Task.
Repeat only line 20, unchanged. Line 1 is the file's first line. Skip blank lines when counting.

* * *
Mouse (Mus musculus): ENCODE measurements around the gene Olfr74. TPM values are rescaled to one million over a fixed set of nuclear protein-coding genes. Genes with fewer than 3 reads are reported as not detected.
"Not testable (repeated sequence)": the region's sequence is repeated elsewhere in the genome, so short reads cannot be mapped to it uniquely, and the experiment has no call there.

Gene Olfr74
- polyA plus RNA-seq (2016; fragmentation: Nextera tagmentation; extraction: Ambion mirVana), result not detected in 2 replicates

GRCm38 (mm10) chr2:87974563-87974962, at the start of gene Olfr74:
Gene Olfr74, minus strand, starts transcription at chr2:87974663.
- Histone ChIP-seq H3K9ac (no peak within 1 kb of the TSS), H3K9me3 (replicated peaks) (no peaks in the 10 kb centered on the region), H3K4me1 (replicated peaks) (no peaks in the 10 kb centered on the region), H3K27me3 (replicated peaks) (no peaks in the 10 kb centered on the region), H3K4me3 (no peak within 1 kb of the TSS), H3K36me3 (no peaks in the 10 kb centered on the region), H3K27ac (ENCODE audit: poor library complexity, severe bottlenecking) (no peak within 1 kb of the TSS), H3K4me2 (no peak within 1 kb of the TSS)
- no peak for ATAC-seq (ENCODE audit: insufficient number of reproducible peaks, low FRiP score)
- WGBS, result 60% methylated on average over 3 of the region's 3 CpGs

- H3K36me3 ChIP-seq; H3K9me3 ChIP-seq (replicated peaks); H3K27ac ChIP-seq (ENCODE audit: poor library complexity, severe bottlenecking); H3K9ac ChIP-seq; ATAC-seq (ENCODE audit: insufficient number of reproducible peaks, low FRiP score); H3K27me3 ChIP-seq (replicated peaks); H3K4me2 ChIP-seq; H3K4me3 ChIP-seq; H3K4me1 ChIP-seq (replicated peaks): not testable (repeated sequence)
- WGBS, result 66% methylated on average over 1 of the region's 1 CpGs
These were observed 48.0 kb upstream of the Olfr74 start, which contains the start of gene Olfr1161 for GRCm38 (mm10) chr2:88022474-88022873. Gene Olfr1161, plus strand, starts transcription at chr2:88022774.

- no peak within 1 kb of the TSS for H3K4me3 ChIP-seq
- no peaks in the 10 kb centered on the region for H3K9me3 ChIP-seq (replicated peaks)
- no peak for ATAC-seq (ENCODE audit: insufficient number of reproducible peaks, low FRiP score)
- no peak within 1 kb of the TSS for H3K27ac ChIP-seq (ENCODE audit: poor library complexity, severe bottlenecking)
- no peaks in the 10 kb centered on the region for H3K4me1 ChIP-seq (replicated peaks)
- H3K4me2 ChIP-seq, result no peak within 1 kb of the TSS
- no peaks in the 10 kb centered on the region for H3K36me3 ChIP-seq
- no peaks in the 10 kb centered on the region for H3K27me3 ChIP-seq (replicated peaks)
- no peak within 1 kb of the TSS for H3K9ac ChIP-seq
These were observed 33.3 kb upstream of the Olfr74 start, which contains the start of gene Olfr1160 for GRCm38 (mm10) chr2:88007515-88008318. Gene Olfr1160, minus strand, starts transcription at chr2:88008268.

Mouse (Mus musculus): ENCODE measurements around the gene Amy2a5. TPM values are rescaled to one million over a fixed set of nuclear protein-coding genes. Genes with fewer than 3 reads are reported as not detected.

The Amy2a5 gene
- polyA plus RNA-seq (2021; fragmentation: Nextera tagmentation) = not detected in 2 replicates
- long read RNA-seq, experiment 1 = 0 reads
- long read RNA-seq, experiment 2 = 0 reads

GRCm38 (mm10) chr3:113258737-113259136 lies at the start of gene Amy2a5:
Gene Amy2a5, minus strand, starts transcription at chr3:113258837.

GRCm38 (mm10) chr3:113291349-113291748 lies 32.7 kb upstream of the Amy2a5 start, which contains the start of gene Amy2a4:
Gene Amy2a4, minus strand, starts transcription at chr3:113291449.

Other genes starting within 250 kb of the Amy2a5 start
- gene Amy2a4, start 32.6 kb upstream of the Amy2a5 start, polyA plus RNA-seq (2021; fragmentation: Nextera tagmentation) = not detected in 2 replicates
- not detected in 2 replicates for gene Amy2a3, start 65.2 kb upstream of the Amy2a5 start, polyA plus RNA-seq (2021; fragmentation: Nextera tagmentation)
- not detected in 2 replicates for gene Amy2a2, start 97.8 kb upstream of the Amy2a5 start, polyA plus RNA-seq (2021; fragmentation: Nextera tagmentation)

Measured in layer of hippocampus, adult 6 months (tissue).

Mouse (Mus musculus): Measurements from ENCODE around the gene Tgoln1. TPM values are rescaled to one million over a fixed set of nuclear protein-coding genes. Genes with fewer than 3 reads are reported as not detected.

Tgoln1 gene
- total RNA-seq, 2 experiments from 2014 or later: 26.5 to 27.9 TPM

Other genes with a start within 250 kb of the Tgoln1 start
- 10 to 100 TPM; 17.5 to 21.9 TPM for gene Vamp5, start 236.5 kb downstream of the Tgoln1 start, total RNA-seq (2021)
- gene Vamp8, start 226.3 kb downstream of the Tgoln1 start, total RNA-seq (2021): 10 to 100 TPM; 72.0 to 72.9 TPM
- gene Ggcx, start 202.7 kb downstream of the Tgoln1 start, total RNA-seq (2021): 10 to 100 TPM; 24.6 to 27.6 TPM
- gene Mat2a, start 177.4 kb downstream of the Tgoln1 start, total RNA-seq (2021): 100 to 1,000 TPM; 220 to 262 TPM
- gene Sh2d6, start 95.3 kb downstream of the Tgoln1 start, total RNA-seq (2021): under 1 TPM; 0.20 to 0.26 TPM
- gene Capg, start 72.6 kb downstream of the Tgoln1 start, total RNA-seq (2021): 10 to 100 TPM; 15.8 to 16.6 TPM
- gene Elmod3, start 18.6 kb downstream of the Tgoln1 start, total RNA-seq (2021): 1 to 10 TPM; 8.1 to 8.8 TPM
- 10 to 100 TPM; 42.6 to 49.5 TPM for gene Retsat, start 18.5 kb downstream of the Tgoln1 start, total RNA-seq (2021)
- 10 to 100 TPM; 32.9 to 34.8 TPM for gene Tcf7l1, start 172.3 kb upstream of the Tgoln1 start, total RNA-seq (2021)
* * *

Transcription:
- no peaks in the 10 kb centered on the region for H3K27me3 ChIP-seq (replicated peaks)